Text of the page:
by Sharon Asakawa

Before slurping down the juicy, sweet goodness of slices of mango, the following are tidbits of its historical roots in India.

The mango, Mangifera indica, goes by many names from "messenger of fragrance" (Madhuduta) to "embodiment of Cupid"(Kamang), and it has a timeline history of at least 4,000 years.

When worshiping the goddess Saraswati, mango blossoms are believed to be a symbol of life. Even today, archways of homes in India are decorated with mango leaves to celebrate weddings.

From India, the mango was transplanted to South Asia, and eventually the European weaving industry’s oldest pattern, the paisley, was copied from 15th-century Kashmiri shawls with mango leaf motifs. Soon the pattern became so popular that a Scottish town was named Paisley because it produced such large quantities of mango-leaf-patterned shawls. Artists such as Paul Gauguin further immortalized visions of mangos associated with a tropical paradise.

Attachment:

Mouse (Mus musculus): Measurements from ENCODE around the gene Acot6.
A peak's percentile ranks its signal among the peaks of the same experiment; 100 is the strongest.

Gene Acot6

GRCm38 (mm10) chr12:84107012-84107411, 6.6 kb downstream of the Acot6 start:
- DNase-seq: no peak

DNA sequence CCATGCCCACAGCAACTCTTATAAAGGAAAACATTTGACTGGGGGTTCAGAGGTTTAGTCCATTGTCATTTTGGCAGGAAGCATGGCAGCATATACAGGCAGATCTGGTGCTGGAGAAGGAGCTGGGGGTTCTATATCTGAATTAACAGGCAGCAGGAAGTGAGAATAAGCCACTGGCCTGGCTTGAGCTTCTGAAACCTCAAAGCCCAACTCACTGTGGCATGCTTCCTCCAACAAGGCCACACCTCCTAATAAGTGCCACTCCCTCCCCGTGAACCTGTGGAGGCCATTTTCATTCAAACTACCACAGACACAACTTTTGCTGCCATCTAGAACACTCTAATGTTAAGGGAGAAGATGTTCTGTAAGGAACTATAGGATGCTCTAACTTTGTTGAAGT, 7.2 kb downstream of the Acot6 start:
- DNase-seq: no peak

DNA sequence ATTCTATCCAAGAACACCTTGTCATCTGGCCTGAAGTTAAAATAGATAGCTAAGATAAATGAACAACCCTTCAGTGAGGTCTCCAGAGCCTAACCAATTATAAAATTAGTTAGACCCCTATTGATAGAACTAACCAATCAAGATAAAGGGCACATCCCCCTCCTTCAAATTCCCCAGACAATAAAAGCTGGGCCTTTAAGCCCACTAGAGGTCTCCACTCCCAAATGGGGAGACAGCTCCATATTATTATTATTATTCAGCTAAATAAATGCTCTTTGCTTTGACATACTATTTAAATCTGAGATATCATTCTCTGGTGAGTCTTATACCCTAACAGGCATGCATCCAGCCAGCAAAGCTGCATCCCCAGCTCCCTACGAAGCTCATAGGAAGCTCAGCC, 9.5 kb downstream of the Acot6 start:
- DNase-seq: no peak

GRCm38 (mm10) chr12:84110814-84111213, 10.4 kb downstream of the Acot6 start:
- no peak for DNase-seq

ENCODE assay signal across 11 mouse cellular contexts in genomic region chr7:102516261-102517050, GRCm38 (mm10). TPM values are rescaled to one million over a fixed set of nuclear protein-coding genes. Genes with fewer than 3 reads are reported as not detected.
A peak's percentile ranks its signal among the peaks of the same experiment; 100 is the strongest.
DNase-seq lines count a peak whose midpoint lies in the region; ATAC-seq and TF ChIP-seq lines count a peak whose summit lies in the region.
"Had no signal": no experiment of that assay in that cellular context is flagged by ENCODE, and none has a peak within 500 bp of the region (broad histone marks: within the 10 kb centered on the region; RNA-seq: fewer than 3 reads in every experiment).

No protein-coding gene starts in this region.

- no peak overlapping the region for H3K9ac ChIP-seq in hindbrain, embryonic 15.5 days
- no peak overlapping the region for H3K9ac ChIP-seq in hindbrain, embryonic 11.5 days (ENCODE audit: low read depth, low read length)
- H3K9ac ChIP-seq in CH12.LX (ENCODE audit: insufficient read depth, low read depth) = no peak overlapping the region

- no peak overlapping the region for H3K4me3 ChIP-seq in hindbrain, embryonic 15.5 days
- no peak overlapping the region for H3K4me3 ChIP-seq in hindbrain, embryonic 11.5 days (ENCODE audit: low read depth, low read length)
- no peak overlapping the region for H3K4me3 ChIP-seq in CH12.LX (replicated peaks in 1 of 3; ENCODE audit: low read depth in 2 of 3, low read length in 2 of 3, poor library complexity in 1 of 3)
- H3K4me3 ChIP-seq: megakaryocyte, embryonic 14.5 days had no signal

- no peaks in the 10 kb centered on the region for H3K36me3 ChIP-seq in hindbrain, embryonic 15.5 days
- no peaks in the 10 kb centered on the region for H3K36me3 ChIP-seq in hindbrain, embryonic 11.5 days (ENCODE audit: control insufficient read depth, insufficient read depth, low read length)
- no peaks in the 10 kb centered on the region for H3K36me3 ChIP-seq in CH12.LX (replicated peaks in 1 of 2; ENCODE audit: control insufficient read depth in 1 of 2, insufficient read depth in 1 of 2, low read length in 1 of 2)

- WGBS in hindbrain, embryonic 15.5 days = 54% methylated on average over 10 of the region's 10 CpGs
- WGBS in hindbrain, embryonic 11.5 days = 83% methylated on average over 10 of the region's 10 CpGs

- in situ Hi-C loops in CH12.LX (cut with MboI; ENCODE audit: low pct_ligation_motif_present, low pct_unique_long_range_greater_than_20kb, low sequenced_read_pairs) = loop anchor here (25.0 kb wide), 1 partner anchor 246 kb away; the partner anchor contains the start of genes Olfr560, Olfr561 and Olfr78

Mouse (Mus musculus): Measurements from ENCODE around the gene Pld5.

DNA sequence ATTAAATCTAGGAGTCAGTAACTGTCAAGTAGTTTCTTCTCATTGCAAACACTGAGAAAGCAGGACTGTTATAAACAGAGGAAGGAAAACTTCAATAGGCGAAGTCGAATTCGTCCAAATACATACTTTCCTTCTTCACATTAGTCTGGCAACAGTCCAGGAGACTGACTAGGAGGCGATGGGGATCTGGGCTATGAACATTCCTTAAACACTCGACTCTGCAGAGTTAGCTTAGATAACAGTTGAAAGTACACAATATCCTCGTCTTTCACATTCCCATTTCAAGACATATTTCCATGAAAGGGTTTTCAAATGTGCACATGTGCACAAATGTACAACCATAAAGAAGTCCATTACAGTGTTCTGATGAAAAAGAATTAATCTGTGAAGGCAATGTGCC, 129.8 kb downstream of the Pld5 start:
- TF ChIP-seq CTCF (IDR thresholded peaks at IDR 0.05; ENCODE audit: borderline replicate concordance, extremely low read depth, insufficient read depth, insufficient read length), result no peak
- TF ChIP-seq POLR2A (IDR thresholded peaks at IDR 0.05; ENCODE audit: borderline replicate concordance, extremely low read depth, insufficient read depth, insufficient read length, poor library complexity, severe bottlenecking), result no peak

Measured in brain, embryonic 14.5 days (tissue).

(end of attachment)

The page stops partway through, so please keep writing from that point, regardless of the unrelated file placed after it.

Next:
Despite its long and colorful history, the mango fruit itself is what continues to draw “fruit-o-philes.” With more than 500 known varieties, mango lovers can choose from oval, round, oblong and even banana-shapes, as well as skin colors from green to yellow-orange to purple and red. The fruit is ripe when soft to the touch with sweet, juicy, lusciously perfumed golden-orange flesh that is messy or sensual, depending on your viewpoint. Just a squeeze of lime to enhance its flavor and you will be transported to mango heaven!

Note: Mango trees can be ordered from Top Tropicals. The ‘Carrie’ variety is often said to be the world’s most delicious mango and they are on sale this week!